Fake Twitter accounts from the 2016 election are still posting over 1 million times a day
While many are from Russian accounts, quite a few are based in the US.
Major social platforms such as Twitter have said they are determined to weed out fake accounts and fake news. A new Knights Foundation study, however, says Twitter has more work to do. It found that 80 percent of the accounts exposed as fake in 2016 following that year’s U.S. presidential election are still active.
More troublesome: many of those accounts are still pushing out 1 million tweets each day.
In its study, Knights Foundation found that 36 percent of the 100 most-followed fake accounts in the report’s post-election map — and more than 60 percent of a random sample of all accounts — showed evidence of automated activity.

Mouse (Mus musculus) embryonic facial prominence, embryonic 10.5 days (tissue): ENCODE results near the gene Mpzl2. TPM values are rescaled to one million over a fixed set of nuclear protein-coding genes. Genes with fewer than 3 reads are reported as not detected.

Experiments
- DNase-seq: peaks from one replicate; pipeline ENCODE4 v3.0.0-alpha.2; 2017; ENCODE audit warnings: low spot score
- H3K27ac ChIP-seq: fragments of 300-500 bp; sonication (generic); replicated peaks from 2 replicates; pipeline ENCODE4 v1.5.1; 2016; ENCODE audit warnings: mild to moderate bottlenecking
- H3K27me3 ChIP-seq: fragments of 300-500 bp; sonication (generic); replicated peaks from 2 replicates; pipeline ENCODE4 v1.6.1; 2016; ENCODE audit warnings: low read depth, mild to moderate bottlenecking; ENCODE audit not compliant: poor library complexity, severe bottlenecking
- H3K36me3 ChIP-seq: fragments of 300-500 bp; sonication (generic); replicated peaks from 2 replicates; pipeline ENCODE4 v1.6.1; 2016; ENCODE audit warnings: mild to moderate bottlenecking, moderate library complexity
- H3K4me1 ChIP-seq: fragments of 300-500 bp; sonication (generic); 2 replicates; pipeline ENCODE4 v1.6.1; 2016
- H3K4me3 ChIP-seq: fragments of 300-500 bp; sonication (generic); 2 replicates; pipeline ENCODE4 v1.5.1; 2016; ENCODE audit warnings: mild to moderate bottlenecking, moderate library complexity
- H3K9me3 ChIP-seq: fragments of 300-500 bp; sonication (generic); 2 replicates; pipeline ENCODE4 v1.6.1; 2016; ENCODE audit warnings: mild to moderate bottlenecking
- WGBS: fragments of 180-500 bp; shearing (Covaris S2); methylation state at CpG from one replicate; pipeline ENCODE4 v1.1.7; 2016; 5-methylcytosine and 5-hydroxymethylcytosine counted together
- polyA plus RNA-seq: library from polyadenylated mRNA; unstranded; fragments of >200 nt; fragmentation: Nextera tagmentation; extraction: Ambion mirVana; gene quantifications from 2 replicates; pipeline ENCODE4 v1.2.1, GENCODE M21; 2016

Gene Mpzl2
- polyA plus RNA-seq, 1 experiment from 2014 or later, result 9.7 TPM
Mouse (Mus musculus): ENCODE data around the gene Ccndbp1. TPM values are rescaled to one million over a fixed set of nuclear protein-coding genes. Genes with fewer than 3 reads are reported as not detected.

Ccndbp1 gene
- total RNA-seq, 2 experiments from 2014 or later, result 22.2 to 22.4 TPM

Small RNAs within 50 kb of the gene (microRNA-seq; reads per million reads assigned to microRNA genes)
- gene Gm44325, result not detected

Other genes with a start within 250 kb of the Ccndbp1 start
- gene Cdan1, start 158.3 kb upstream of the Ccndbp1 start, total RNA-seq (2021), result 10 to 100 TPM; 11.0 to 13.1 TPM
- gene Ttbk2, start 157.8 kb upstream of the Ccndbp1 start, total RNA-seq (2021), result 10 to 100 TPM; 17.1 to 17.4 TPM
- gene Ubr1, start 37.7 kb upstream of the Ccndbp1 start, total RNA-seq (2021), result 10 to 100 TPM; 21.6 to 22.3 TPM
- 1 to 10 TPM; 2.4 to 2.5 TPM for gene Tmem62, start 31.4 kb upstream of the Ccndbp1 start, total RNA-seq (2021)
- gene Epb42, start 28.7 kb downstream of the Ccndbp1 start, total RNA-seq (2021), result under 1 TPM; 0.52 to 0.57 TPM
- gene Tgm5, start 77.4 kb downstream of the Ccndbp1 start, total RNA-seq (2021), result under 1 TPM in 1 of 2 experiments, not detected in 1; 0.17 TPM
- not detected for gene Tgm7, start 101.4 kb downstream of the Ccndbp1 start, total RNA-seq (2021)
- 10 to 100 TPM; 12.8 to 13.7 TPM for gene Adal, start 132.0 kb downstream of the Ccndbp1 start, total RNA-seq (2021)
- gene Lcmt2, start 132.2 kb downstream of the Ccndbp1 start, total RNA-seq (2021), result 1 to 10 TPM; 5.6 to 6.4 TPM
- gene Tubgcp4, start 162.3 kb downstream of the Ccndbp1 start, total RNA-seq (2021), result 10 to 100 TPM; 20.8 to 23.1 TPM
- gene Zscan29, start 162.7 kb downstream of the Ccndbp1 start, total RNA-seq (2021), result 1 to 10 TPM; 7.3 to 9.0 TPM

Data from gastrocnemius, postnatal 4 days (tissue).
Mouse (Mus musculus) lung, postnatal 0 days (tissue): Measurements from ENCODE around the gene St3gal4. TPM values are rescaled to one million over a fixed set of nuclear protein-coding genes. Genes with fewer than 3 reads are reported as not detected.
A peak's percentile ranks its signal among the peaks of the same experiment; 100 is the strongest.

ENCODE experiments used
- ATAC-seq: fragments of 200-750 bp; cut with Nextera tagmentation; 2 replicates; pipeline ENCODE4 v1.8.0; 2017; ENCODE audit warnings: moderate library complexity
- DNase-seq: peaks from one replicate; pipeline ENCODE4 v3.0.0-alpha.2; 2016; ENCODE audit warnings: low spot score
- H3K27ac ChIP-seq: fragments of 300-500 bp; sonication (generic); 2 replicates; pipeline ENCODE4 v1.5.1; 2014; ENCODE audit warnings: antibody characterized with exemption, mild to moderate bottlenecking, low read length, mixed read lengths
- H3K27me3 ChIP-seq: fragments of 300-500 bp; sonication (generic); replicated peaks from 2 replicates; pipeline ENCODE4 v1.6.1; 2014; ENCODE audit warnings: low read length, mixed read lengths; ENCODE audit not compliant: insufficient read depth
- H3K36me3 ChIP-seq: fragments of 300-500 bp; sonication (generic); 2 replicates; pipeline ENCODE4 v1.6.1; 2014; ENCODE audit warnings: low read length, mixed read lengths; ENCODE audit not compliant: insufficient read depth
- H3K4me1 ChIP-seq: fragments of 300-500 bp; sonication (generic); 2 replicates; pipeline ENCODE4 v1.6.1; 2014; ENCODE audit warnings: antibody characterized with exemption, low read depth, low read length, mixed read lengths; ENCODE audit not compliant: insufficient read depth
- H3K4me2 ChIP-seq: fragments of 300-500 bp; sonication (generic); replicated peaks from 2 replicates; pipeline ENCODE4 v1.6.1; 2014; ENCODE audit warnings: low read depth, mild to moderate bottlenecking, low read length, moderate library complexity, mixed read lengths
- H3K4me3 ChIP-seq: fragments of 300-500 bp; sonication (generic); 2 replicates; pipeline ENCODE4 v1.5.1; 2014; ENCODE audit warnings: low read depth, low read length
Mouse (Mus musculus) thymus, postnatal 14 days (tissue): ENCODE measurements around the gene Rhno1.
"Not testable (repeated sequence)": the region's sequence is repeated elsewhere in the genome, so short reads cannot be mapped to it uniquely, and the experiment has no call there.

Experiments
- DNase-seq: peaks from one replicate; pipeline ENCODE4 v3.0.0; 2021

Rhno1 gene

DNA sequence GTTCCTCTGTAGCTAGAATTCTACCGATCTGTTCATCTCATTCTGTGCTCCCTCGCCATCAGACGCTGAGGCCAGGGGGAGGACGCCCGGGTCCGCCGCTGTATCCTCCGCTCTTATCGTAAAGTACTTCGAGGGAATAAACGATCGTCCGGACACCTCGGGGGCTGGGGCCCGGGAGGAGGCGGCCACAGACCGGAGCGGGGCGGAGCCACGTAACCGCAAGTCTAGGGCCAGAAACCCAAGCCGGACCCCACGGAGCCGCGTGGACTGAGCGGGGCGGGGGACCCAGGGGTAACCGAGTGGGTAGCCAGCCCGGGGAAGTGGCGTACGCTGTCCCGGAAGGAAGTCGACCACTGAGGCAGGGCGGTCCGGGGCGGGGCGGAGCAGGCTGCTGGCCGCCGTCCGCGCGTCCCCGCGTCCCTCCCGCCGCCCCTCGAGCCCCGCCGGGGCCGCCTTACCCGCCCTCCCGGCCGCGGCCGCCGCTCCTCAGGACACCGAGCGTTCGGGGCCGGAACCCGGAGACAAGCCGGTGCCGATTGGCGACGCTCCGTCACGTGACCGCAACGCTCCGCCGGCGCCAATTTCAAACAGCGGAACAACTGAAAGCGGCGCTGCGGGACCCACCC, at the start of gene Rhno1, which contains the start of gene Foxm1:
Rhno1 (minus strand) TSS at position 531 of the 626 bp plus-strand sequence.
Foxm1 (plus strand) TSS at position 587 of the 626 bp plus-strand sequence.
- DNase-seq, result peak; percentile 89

Where was the fake news coming from?
Although a majority of fake news came from pro-Republican and pro-Trump accounts in the month before the election, some were spread by liberal or Democratic-identified accounts. After the election period, left-leaning fake news decreased much more than right-leaning fake news.
The study also found that although Russian bots were most prevalent in spreading misinformation, most of the fake news came from American accounts.
For its part, Twitter’s global vice president of trust and safety Del Harvey told Engadget that the data the study authors retrieved may not accurately represent what end-users are actually seeing on the platform.
“This study was built using our public API and therefore does not take into account any of the actions we take to remove automated or spammy content and accounts from being viewed by people on Twitter,” Harvey said. “We do this proactively and at scale, every single day.”
If this news is correct and fake accounts from 2016 are still online and spreading misinformation, something needs to be done. At the minimum, representatives from the Knights Foundation and Twitter should sit down and compare notes. Working together would probably be a win-win for everyone involved.
Do you believe fake news accounts are still spreading lies? Let us know below.
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